 WPL initial conceptual design  “Woody” biomass  Switch grass  WPL currently investigating potential use of these materials:  Other “grasses”  Hay  Straw  Corn stover  Wood forest residues  Other wood varieties (Poplar, Willow, Bark)

Co-Firing Switch Grass at Nelson Dewey
How many tons of switch grass would be needed to supply Unit 3?

 Manufacturer design for 10% biomass  100,000 tons per year
 Unit 3 bio-power target at 20% or more  >200,000 tons per year

Potential Switch Grass Production
How many acres of switch grass will be needed?  Manufacturer design for 10% biomass  33,000 acres per year @ 3 ton per acre yield  25,000 acres per year @ 4 ton per acre yield  Unit 3 bio-power target at 20% or more  >66,000 acres per year @ 3 ton per acre yield  >50,000 acres per year @ 4 ton per acre yield

Nelson Dewey Generating Station Cassville, Wis.
Today
 Unit # 1  100 MW  Built in 1959  Unit # 2  100 MW  Built in 1962

Nelson Dewey Generating Station Cassville, Wis. Tomorrow
 Unit # 1  100 MW  Built in 1959 Unit # 2  100 MW  Built in 1962 Unit # 3  300 MW in 2012  Bio-power capable  Bio-fuel permitted

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Hurdles to Overcome: Bio-Based Fuel Supplies
Biomass Materials SUPPLY Functions

 Growing
 Harvesting

 Storage
 Biomass material quality control  Transportation to processor

Hurdles to Overcome: Bio-Based Fuel Supplies
Biomass Fuel REFINERY Functions

 Aggregation
 Processing into fuels  Bio-fuel quality control  Biomass fuel storage  Delivery

Developing Bio-Power at Nelson Dewey
Unit 3 bio-power design requirements based on:

 Identification of regional biomass material types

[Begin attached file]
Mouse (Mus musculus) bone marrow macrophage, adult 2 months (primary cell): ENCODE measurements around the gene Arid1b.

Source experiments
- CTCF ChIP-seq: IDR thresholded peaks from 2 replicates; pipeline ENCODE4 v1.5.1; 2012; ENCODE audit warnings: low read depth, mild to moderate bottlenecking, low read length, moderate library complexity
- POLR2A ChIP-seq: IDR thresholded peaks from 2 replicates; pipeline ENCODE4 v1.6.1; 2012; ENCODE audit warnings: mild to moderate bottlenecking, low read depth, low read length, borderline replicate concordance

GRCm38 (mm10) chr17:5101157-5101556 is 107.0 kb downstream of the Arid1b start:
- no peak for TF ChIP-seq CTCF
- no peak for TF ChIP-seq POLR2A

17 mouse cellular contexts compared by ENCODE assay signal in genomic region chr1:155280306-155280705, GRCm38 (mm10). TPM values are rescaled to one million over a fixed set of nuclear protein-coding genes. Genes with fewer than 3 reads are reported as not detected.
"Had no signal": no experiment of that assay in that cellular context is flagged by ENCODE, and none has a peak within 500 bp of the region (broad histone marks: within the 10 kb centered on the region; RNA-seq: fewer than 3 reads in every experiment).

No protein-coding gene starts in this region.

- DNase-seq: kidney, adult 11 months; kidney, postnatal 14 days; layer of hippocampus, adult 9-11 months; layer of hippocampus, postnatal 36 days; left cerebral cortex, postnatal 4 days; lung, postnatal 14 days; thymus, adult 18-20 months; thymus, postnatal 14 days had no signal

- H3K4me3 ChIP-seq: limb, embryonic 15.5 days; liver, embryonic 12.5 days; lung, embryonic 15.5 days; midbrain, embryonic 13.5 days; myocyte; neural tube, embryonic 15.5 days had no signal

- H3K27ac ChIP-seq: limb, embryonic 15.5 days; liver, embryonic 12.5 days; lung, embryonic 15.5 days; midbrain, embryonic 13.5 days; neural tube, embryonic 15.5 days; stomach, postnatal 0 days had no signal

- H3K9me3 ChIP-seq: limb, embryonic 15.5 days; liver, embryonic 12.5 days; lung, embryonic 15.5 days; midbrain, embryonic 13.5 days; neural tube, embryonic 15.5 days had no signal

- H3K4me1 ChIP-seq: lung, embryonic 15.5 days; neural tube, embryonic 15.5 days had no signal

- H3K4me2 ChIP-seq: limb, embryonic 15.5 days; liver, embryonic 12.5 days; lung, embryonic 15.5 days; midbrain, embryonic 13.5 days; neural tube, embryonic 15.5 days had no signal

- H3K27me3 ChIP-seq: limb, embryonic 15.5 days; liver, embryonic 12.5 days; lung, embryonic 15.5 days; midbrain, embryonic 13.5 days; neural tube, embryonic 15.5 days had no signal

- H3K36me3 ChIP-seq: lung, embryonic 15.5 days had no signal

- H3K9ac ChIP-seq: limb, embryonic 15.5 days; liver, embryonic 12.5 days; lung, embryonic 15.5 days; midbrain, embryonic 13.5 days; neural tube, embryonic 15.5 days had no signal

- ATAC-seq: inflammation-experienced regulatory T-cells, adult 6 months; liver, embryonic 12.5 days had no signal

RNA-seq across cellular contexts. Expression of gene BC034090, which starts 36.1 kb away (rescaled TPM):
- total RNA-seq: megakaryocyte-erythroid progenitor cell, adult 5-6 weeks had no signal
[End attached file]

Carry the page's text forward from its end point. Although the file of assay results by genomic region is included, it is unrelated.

 Specific biomass material characteristics  Heat content  Moisture level  Ash content  Specific biomass material chemistry  Alkali levels  Chloride levels

Developing Bio-Power at Nelson Dewey
Biomass fuel USE design issues to resolve:

 Reduced to power output levels
 Reduced combustion efficiency

 Alkali and chloride impacts  Increased boiler fouling  Increased boiler tube corrosion  Reduced availability

Developing Bio-Power at Nelson Dewey
Alliant Energy targets for Unit 3:

 Expand manufacturer designs for up to 20% or more biomass
 Expand bio-fuels beyond wood and switch grass

 Increase bio-fuels types and percent in air permit  2007, if possible  In the future, if architect and boiler manufacturer require time
 Design of bio-fuel systems with architect and manufacturer

Developing Bio-Power at Nelson Dewey
For newer and larger 300 MW circulating fluidized bed units:

 Manufacturer designs are for up to 10% biomass capability
 Unit 3 air permit applications now include:  10% Woody biomass  10% Switch grass  Unit 3 design includes area designated for bio-fuel handling  Equipment design will occur after selection of:  Architect / Engineer  Boiler manufacturer

Achieving Similar Success in Wisconsin
It will require: 1. Bio-power plant 2. Bio-fuel refinery 3. Biomass materials supply

Bio-power success requires local leadership to supply biomass materials and bio-fuel refining

Existing Bio-Fuels Advantages
 Water quality  Soil quality  Habitat improvement  Local economic opportunities

Additional Air Quality Benefits of Co-Firing Switch Grass
 Lower fuel sulfur levels  Equal or lower fuel nitrogen levels  Equal or lower fuel ash levels  Reduced carbon footprint

Nelson Dewey Air Permit Co-Firing 10 % Switch Grass or Wood
Nelson Dewey 3 Air Permit Application Specifying 10% biomass identified as: Switch grass or Wood

For More Information…
 www.cvrcd.org  www.alliantenergy.com  Kim Zuhlke, Vice President-New Energy Resources kimzuhlke@alliantenergy.com or 608.458.5747  Kirby Letheby, Team Lead-New Generation kirbyletheby@alliantenergy.com or 608.458.3276

QUESTIONS ?